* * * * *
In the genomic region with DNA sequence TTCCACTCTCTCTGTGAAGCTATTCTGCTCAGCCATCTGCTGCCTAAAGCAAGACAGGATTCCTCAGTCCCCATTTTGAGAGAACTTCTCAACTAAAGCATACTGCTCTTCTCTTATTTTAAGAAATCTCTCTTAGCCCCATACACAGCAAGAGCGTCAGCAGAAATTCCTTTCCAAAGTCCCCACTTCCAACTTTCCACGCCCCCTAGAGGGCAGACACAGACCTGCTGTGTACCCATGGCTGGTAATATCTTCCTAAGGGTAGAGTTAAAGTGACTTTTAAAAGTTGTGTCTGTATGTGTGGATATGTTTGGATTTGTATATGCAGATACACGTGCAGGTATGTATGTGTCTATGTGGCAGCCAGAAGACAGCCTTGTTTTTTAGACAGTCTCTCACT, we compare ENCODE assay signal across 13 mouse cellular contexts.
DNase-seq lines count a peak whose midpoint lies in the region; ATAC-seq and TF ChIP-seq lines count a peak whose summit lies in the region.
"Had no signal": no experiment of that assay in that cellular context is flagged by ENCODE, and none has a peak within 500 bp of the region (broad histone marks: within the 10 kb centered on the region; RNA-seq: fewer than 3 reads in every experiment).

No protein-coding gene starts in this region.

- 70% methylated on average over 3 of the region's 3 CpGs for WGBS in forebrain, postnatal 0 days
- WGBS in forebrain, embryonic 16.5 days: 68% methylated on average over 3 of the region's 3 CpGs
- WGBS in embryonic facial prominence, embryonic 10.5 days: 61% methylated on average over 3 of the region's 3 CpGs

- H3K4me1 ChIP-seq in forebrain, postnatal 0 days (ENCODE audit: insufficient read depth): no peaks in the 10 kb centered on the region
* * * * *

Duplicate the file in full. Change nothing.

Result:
In the genomic region with DNA sequence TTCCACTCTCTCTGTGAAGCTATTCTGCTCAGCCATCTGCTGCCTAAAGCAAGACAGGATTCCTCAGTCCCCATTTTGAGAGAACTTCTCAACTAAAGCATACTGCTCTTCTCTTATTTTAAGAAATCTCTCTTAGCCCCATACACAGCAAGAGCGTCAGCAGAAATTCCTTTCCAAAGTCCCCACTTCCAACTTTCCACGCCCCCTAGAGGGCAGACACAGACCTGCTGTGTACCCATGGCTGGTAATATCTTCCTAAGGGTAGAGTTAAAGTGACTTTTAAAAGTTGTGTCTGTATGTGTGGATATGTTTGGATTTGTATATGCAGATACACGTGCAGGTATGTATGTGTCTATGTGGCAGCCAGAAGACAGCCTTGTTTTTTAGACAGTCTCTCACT, we compare ENCODE assay signal across 13 mouse cellular contexts.
DNase-seq lines count a peak whose midpoint lies in the region; ATAC-seq and TF ChIP-seq lines count a peak whose summit lies in the region.
"Had no signal": no experiment of that assay in that cellular context is flagged by ENCODE, and none has a peak within 500 bp of the region (broad histone marks: within the 10 kb centered on the region; RNA-seq: fewer than 3 reads in every experiment).

No protein-coding gene starts in this region.

- 70% methylated on average over 3 of the region's 3 CpGs for WGBS in forebrain, postnatal 0 days
- WGBS in forebrain, embryonic 16.5 days: 68% methylated on average over 3 of the region's 3 CpGs
- WGBS in embryonic facial prominence, embryonic 10.5 days: 61% methylated on average over 3 of the region's 3 CpGs

- H3K4me1 ChIP-seq in forebrain, postnatal 0 days (ENCODE audit: insufficient read depth): no peaks in the 10 kb centered on the region